Stanford University
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Climate Solutions

Meeting the needs of a growing population is an essential challenge of the 21st century

Human activities and resource use are altering Earth’s climate, through emissions of greenhouse gases and particulates, and through alteration of the land surface. Climate change, in turn, is affecting other Earth processes. Stanford Earth faculty work across disciplines—and at the interface of atmosphere, ocean, land, and ice systems—to characterize climate changes as well as potential responses and outcomes that matter to people.  

Finding Climate Solutions

At Stanford, we focus on understanding and communicating climate change risks, as well as how to limit and adapt to those changes.

Meet some of our faculty involved in Climate Solutions

Noah Diffenbaugh
Noah Diffenbaugh

Professor of Earth System Science

Rob Jackson
Rob Jackson

Professor of Earth System Science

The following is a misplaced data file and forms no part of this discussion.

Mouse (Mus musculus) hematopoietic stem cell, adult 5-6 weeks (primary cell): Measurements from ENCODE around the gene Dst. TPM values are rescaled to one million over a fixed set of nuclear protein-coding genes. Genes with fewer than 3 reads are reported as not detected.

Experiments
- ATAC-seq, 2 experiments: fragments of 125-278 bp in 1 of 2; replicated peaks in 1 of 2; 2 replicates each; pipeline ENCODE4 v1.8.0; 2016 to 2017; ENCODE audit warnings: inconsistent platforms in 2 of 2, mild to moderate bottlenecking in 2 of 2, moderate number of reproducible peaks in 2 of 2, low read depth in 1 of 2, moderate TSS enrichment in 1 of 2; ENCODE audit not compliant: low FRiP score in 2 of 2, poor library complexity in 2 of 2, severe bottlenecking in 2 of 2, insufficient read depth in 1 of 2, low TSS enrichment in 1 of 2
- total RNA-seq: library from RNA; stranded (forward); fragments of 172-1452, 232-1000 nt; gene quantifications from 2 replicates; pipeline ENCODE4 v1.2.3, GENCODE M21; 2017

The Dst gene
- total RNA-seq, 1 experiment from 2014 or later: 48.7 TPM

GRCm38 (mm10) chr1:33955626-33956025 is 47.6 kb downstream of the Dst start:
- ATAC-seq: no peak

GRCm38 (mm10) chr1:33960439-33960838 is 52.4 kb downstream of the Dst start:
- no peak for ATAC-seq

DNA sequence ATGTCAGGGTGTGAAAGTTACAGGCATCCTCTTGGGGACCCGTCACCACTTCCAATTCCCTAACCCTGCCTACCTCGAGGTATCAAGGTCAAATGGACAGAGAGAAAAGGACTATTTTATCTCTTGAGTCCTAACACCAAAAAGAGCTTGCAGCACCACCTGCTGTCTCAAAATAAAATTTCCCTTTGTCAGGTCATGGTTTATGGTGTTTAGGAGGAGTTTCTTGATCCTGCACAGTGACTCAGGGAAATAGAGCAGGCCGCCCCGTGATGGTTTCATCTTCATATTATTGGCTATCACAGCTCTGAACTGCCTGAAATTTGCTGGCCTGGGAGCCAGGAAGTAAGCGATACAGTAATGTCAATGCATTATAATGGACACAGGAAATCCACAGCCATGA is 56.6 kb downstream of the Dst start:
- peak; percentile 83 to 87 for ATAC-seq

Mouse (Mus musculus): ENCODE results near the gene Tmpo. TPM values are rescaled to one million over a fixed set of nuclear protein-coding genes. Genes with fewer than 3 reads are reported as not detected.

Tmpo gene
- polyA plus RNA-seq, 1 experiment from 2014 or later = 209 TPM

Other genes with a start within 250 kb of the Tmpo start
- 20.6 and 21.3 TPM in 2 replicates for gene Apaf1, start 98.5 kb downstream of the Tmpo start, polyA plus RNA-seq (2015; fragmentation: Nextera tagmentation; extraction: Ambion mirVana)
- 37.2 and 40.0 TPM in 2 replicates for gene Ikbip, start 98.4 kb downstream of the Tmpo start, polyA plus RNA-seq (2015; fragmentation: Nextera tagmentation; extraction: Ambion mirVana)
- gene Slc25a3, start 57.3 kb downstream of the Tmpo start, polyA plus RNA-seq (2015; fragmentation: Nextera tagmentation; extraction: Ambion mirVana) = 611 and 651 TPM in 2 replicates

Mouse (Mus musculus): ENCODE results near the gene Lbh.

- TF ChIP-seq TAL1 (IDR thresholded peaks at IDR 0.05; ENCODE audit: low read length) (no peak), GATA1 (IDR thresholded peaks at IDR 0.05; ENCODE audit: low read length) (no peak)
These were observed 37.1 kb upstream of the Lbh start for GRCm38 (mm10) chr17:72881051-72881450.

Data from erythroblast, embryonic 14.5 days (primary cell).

Chris Field
Chris Field

Professor of Earth System Science and Biology

kate maher
Kate Maher

Associate Professor of Earth System Science

Dustin Schroeder
Dustin Schroeder

Assistant Professor of Geophysics

Alexandra Konings
Alexandra Konings

Assistant Professor of Earth System Science

Stanford Woods Institute for the Environment

The institute creates research programs to tackle sustainability challenges and connects scholars with decision makers to develop practical solutions to real-world problems.

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Climate solutions-related news

When 100% renewable energy doesn't mean zero carbon

As power grids move away from fossil fuels, companies seeking to cut out carbon emissions will have to go beyond commitments to renewables. The type and timing of renewable energy used can have a big effect on environmental benefits. 

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A counterintuitive climate solution

A relatively simple process for converting one greenhouse gas into another could help turn the tide of climate change while also turning a healthy profit.

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Mapping microbial symbioses in forests

Data collected from over 1 million forest plots reveals patterns of where plant roots form symbiotic relationships with fungi and bacteria.

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What happens when schools go solar?

Rooftop solar projects at schools could reduce harmful air pollution, help the environment and enhance student learning while cutting electricity costs, a new study finds.

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